It's been a year of startling transitions. We've lost some true giants this year, and a few pretenders as well. David Ogilvy. Carl Ally. Dick, Creative Superstar. Mr. Jenkins. Michael Jordan. In their place we've got -- well, um, gee, I'd have to say Michael Dweck and the Jukka Brothers.

Ninety-nine will be remembered (if at all) as the year we got to watch Fallon gamely defend its controversial Miller campaign, win the review and then crank out some of the lamest advertising ever to come out of its Minneapolis office. Wieden & Kennedy got knocked around by Microsoft and Miller, but began pulling itself back with great Nike work (winning back the whole US account in November), and a smooth move into dot-com advertising --this from an agency with no apparent affinity for the Web itself.

It's the year that O&M attempted to rewrite the rules of freelance engagement with The Syndicate (cue opening strains of The Untouchables here, please). Almost a year after its announcement, however, we've yet to see them pull off a single hoist.

Ninety-nine is the year that Lowe & Partners was rewarded for doing great work by losing the Mercedes account -- giving the lie to the belief that the old-boy-country-club-it's-not-what-you-know-but-who-you-know mentality is dead and buried.

It's the year that advertising continued to nibble at the pop culture steam table. Nibble? It positively gorged itself, as though everything on the menu was made with Olean. Pro wrestlers? Let's put 'em in soft drink commercials! Austin Powers? Groovy, baby, he can endorse Tucks! Hendrix tunes? Hell, they'll work nice over this montage of aging boomers yakking on cell phones.

It was the year that gross-out humor and generally boorish behavior in ads became the subject of newspaper stories and magazine show segments. Puking bears (Budget), guys dropping their cel phones into urinals (AltaVista), rectal probes and fetal pigs (C-Net), driving school instructors throwing donuts at old geezers (Top Driver) and kids flipping the bird (Duncan yo-yos) were all deemed OK stuff to show on TV, not to mention that Adidas print ad where a guy blows snot out of his nostrils. And let's not forget Nike's "Beautiful" spot; Picabo Street's stitches never looked so good.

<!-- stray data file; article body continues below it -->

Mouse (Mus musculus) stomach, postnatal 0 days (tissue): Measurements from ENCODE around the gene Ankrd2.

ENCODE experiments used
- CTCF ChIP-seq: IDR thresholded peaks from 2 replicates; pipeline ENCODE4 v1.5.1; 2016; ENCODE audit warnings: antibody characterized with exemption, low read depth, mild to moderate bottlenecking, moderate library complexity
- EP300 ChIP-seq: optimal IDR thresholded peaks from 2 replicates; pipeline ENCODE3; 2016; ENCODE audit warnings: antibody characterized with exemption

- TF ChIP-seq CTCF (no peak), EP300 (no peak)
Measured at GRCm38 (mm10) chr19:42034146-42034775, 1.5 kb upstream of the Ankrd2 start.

It was also a year of lovable retreads -- and why not? The sorry state of originality forces Holly-wood to turn bad '60s TV shows into bad '90s movies and the TV networks to resuscitate that '50s programming cadaver, the quiz show. So it's no surprise to see Charlie the Tuna yet again, and the Jolly Green Giant and Mr. Whipple.

As the year ends, the daunting bigness of the business is the real story. Agencies' stock prices are trading at all-time highs, global networks are being moved around like pawns on a chess board, and tiny dot-com clients are throwing around sums of money that would have caused jaws to drop just a few year ago.

A $20 million account feels like chump change these days, and the cash floating around the industry has made everyone and everything for sale. For agencies, you're either part of a network or you're marooned. Even production companies are being acquired by publicly traded conglomerates. Consider this: Somewhere out there, an agency CD who's not an internationally recognized star will make a million dollars in 2000, and he or she (most probably he) won't be alone. That's a million bucks base, not counting options and bonus.